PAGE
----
In each of his four seasons with the Hawks, the team played better offensively with Childress on the floor than without. The difference was larger when the Hawks were a crummy team (+4.9 points per 100 possessions in ’04-05 and +6.3 the next season, compared with +3.2 and +2.1 in the next two, respectively), but he never hurt the team. (One possible quibble: The Hawks was the 10th most efficient in the league this season, higher than they ever ranked with Childress. Were full seasons from Mike Bibby and Flip Murray really this important?)
His other offensive stats are also strong. He shot 50 percent or better in his last three seasons, including a tidy 57 percent before leaving for Greece. His offensive ratings (a measure points produced for 100 possessions) were outstanding: 121 in ’05-06, 119 in ’06-07 and 127 in ’07-08).
That last number would have led all forwards in ’07-08, according to Basketball Reference. (Childress is listed as a guard for that season, and his offensive rating ranked third among all NBA guards, behind only Jose Calderon and Chauncey Billups, according to BR).
He ranks so highly mostly because he finishes very well around the rim. He put in 60 percent or more of in-close shots in each of his four seasons, including a huge 65 percent in his most recent NBA season, according to 82 games.
The bad news: Childress cannot shoot jumpers very well. A chart with numbers from 82games.
% of FG attempts that were Jumpers eFG%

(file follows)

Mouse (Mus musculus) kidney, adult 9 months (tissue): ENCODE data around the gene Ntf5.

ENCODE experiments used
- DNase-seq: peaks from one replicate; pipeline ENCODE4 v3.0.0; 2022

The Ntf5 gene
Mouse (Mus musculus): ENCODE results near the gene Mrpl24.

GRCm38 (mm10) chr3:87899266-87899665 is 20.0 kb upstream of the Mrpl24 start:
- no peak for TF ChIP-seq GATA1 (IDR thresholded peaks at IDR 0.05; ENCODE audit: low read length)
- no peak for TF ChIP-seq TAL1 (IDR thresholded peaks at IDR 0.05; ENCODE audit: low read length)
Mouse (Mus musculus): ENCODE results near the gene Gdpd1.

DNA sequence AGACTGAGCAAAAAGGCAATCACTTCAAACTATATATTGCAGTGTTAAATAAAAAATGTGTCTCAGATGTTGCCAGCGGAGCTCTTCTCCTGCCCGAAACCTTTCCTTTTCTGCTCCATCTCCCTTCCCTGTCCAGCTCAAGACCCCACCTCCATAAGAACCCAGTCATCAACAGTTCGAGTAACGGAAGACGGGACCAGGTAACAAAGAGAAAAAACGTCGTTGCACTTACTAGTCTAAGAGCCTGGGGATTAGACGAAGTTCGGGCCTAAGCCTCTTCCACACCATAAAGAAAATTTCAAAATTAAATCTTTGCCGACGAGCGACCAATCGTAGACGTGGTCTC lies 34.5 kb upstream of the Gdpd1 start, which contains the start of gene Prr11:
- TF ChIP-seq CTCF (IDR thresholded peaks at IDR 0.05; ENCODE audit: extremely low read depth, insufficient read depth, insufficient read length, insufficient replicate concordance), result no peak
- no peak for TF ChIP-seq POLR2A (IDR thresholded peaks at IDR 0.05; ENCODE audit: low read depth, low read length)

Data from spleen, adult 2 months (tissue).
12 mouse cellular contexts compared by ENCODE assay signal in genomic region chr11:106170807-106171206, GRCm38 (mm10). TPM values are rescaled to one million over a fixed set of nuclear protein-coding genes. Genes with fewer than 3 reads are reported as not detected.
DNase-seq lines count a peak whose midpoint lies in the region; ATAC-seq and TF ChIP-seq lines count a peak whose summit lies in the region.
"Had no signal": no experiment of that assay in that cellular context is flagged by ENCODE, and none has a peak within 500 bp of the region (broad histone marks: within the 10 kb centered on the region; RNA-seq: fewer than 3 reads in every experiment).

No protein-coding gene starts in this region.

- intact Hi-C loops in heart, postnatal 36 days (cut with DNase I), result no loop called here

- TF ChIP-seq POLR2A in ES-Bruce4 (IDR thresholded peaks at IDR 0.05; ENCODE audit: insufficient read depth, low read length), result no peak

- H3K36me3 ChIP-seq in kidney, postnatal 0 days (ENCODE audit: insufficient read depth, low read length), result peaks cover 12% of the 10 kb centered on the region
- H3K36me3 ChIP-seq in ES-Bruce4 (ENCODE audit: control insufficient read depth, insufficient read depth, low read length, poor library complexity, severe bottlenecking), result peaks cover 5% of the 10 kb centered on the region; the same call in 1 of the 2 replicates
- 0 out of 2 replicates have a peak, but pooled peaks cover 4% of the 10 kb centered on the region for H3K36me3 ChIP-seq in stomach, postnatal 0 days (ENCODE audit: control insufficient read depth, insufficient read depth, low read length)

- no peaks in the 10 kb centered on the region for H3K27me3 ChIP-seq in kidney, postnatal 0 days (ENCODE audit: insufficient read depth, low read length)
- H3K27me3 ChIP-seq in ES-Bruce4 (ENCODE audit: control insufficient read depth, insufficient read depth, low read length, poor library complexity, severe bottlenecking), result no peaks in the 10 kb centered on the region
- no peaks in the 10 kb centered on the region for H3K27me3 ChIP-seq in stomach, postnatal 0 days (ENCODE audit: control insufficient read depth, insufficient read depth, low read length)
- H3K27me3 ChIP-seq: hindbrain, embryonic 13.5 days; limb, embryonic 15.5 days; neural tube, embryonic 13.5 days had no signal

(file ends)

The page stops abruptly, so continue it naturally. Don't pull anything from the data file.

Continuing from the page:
’04-05 37 percent 29.9%
’05-06 37 percent 50.8%
’06-07 37 percent 38.0%
’07-08 25 percent 39.7%
What happened in ’05-06? Childress hit a random blip of hot three-point shooting, knocking down 32-of-65. He’s never done anything like that, before or since.
Glen Davis showed us how helpful a forward with a reliable jumper can be. Childress is not that kind of player.
One thing he is, though: A decent offensive rebounder for his size/weight. His offensive rebounding rate in ’07-08 (when he grabbed 9 percent of available offensive boards) would have ranked 26th among 66 forwards who qualified for the scoring title, according to BR. His 7.2 mark in ORB rate the year before would have put him closer to the middle of the pack.
Conclusion: There’s no question Children would be very helpful on offense as a dynamic slasher who could spend time at both the three and the four. Just don’t expect him to hit jumpers like KG.
After the jump, we take a look at defense, where the news is less happy.